17 December, 2010

Pierre Gignoux XP444's

Pierre Gignoux XP 444's are light.  Insanely light.  In ski mountaineering racing, lighter is faster, but there is a point where too light can be the downfall of gear.  If the boots or skis get too light, they aren't as stiff, or robust.  Yet somehow, the XP444's defy this rule, and are one of the few pieces of gear on the market that any racer can benefit from.

The boot itself weighs in at only 444g (no liner) in a 27.0.  The incredibly light boot, is made up of high end, pressed carbon fiber which is the main reason it is so light.  The original model, the XP 500 weighing in at 520g without a liner, were the start of building such an light boot.  Pierre, found a new way of pressing the carbon, to use far less resin and to ensure less air pockets with the XP 444.  This new method of pressing carbon, allowed for a 30% stiffer boot, with less flaws in it.  The lighter the weight, the more efficiently the racer will be able to stride, and thus a faster cadence can be acheived (more information on this here).

The Gignoux XP 444, fits well, and doesn't require much adjustment.  The forefoot is slightly wider than a Dy.N.A, as well as the heel pocket.  It does come with a Palau liner, which is thermo moldable, and specifically designed for the 444's volume and shape.  Although the liner does tour uphill well, it does lack the neoprene cutout on the back of the calf, which many boots have these days to allow the liner to flex backwards as well.  That being said, the liner is a bit more supportive while skiing downhill, so the performance between uphill and downhill is well balanced.  The extra liner material on the tongue (pictured on the right), is actually very comfortable while skiing and skinning, as it provides a bit of support on top of the foot and keeps your heel locked down.

This version, which is slightly different than a few XP 444's has been fitted with a shock absorbing rear ski/walk lever, that is easily replacable.  Both the solid and shock absorbing levers are designed similar to the Scarpa F1 levers.  The design allows the user to lock his/her boot into ski mode while simutaneously tightening the upper cuff, a now regular design slightly differing between different brands of race boots.  I have found that these shock absorbing plastic levers do have some flex to them, which doesn't affect the way the boot skis, but can be slightly fiddly to swap back into walk mode if your in too much of a rush.  This sticky feel (only with shock absorbing lever) is because the XP444's ski/walk lever sits on a post, opposed to the F1 which sits on a bar.  Pierre is still working on perfecting the shock absorbing levers, and still recommends the solid stiffer lever, but both have seemed to be working for me.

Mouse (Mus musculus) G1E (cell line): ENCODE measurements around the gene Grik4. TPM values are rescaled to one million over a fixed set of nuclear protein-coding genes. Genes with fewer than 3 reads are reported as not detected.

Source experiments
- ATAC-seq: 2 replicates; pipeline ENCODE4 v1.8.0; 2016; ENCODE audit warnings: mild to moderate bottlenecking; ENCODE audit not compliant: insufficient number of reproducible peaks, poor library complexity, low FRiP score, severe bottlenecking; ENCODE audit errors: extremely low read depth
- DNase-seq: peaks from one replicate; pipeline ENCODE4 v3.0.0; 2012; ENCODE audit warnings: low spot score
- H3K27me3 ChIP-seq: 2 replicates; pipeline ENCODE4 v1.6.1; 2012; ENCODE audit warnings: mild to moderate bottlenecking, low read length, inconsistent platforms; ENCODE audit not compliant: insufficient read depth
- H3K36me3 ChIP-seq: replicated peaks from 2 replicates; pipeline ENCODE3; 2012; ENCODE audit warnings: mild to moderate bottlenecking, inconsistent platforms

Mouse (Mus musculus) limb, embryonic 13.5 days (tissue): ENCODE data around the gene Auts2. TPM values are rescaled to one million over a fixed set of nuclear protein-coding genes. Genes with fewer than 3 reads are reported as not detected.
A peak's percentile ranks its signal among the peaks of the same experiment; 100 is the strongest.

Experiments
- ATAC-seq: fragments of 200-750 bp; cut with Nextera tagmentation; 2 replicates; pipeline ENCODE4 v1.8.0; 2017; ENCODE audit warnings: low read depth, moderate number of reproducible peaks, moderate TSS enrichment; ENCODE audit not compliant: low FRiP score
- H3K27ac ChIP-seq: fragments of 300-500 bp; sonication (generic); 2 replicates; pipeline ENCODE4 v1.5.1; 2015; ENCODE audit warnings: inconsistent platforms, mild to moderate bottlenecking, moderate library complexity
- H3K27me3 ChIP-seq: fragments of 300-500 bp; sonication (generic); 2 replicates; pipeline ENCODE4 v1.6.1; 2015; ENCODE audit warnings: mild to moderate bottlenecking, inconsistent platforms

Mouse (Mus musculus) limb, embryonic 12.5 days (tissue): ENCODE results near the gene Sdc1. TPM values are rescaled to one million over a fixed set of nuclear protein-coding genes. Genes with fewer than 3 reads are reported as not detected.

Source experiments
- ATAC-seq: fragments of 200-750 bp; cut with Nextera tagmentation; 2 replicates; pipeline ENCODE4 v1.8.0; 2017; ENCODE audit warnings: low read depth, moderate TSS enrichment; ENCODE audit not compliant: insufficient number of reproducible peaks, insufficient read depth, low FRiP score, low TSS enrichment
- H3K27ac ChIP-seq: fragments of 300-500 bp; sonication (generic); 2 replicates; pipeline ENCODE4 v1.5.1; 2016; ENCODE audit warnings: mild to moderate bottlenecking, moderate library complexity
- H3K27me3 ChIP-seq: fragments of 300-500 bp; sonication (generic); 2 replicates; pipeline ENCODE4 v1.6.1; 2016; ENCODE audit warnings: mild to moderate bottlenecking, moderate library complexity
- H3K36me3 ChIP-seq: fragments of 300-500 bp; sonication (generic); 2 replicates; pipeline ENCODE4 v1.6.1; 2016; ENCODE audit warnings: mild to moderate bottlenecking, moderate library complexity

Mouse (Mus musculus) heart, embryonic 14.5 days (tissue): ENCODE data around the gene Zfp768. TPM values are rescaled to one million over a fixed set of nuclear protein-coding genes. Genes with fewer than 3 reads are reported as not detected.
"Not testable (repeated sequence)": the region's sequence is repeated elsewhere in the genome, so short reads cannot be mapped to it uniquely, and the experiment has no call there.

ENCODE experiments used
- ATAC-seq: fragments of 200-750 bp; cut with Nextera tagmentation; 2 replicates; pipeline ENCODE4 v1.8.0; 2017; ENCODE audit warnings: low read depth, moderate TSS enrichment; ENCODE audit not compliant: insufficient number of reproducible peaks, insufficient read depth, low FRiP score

The boot skis well, but you definitely feel like you are skiing a lighter boot, compared to skiing the Dynafit Dy.N.A which is till very robust feeling.  The weight savings makes the boot a bit more squirlley on the descents, however, still drives the little race sticks quite well.  It does take a bit of getting used to being so light while skiing through re-frozen snow, but feels quite comfortable and stable on groomers and powder.  The stiffness of the carbon can be felt in the cuff, but racers will notice the lack of a tongue, a minor change of skiing style and you are still able to charge.

My number one recommendation for anyone using this boot, as a racer and ski tech, is to purchase a binding such as the Plum Race 145's with adjustable toe pins.  This is important, as the tech fittings on the boots do require a much more custom fit, which ensures a solid 'lock' and feel on the toe piece.  Setting the system up and taking the time to do so properly, will be the difference between a light but still strong setup, compared to something which can be jittery on the descents.  Although some people may find this to be a big hassle, the boot is well worth the one time adjustment, and committing to a left and right ski.  (photo right:  Note that the tech inserts on the toes are metal, set in carbon fiber.)
As for how it skins, the best way to describe it would be to click your running shoes into your race skis, and start hammering up the mountain.  Because it is so light, but still very stiff, it transfers power to the skis efficiently and quickly.  The range of motion the cuff provides is huge and doesn't limit your stride length at all. With the large cutout over the top of the foot, and carbon tongue, the foot is able to move naturally and comfortably (pictured above).

Overall, I'm pretty impressed with the boot.  The weight on its own makes it worth while, as skinning becomes even more efficient, and a high cadence is noticeably easier to maintain.  The stiffness on the downhill is adequate, and forward lean position allows you the rest on the downhill.  I would recommend to anyone who wants such a high end boot to invest in the lightest skis possible, and the right bindings, because matching this boot to them is vital to squeeze every last drop of performance out of it and create an overall 'system' opposed to just throwing different pieces of gear together.  Expect to see a few of these exotic boots on the Canadian Circuit this year, as a lot National Team members have jumped on this bandwagon, looking to get every edge they can for going faster!


  1. Wow, very interesting review of a very interesting product! (Although not quite as exotic as the long La Sportiva video explaining how to put on the Stratos...)

  2. Funny you should mention the Stratos. While talking to coaches and athletes in Europe on the World Cup, we were told the Gignoux was the most robust carbon fiber boot out there. And yes it seems much more simple to put on.